Do you have any future internship and/or research experiences planned you can tell us about?
I was awarded a Boren Scholarship to study abroad in Tanzania this coming summer. Unfortunately, given the COVID-19 situation in Tanzania, my program is unlikely to be approved. This being the case, I plan on continuing my internship at the Horn Institute in Kenya till the end of the summer. I will also be starting research for my senior thesis.
What are the benefits of being in the KU College alongside students studying sciences, arts and humanities?
Having the opportunity to meet people with passions much different than my your is an incredibly enriching experience. Most of the friends I’ve met at KU come from outside my own field of study. Interacting with people in other disciplines provides you with a more well-rounded knowledge base and gives you fresh perspectives a wide variety of issues.
Give a shout-out to a professor, mentor, advisor, or someone at KU who has helped you?
A huge thank you to KU’s Kiswahili program (Prof. Peter Ojiambo, Prof. Brenda Wawire, and former Prof. John Muchira) for their support. Their teaching styles, which heavily emphasized conversational ability and cultural understanding, were extraordinarily helpful in preparing me for my time in Kenya.
I’d also like to thank Prof. Elizabeth MacGonagle, the supervisor for my independent study course while I am in Kenya. Her honors course, Modern African History, was a fantastic introduction that helped further shape my interest in African security and politics. I am glad to continue learning from her.
What would you tell your freshman self?
Remember to take your head out of the books sometimes! If you have the drive, you will be able to take advantage of many academic and professional opportunities while at KU. However, it is just as important to take the time forge lasting relationships with the people around you and embrace the other elements that make up the KU experience (not least of which is basketball).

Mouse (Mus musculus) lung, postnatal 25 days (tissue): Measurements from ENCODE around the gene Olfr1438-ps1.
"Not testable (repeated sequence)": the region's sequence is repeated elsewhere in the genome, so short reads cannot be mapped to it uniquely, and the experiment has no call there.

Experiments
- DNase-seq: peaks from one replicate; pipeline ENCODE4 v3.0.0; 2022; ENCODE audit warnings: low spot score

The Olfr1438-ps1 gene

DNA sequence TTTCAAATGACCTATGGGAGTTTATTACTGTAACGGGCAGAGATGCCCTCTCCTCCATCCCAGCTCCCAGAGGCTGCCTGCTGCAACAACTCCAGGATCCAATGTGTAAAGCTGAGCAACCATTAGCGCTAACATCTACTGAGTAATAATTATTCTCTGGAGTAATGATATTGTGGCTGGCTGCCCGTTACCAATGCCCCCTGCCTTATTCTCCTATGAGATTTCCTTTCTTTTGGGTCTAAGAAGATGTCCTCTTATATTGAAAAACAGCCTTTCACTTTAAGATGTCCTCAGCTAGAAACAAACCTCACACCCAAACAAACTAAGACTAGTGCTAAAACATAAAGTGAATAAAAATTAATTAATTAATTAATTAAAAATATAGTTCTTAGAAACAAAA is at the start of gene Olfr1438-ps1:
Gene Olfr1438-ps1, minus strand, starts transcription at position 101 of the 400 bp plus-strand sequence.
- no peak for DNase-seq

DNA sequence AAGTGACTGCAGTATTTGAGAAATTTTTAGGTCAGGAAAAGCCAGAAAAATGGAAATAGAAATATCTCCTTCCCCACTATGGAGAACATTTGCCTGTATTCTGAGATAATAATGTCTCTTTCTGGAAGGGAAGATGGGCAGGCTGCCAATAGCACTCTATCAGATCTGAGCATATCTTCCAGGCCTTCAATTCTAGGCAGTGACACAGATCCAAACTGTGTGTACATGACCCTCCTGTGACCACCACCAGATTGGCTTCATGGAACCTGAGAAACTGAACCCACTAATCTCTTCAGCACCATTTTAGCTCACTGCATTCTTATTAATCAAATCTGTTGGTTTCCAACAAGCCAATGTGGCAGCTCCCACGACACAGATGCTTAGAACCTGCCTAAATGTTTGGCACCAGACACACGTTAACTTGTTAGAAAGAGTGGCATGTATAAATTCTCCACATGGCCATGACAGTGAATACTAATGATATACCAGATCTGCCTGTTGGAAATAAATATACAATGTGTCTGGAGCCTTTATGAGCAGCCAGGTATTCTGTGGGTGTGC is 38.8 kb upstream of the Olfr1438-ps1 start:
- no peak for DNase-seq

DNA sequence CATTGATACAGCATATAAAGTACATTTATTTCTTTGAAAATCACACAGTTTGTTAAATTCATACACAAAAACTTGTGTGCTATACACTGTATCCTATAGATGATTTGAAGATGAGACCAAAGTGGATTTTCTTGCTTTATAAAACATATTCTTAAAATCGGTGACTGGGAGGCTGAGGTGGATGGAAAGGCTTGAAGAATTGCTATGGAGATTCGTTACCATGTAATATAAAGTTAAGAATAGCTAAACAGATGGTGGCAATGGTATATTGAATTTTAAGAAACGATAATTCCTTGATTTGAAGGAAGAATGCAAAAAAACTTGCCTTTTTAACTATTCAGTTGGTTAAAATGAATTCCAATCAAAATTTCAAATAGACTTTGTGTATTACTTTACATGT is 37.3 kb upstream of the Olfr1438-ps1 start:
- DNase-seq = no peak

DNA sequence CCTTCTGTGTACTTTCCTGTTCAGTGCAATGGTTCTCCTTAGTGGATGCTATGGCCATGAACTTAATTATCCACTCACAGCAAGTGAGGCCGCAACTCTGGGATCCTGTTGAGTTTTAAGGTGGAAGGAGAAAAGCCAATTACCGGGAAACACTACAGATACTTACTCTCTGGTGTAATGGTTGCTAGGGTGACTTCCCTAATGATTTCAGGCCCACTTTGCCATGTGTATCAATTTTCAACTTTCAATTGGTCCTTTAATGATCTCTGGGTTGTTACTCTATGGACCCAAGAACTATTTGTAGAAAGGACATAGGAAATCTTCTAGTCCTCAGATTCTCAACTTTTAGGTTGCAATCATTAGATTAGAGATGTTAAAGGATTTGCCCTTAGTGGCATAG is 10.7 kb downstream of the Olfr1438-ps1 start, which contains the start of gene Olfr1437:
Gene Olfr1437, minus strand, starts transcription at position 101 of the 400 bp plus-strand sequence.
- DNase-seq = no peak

What do you want to do when you graduate?
After graduation, I will pursue a master’s and then a PhD in African Studies or Political Science. I plan to become a ‘scholar-practitioner’ working at the intersection of policy and academia to create a more pragmatic and better-informed set of U.S. policies towards Sub-Saharan Africa. I intend to be a professor at a major research university while also working as a non-resident fellow at a think tank that focuses on African politics and security. Ultimately, I hope to serve as an Africa-focused political appointee within the U.S. foreign policy community.
What motivates you?
A genuine fascination with how certain societies are structured, how they function, and how they interact with one another has always pushed me to learn more about international security, international relations, and comparative politics. I want to find a place where I can put that knowledge to good use!
Meet more of our students. For more information, explore Center for Global & International Studies, Department of History, African and African-American Studies, Intelligence Community Center for Academic Excellence, and Political Science at the University of Kansas.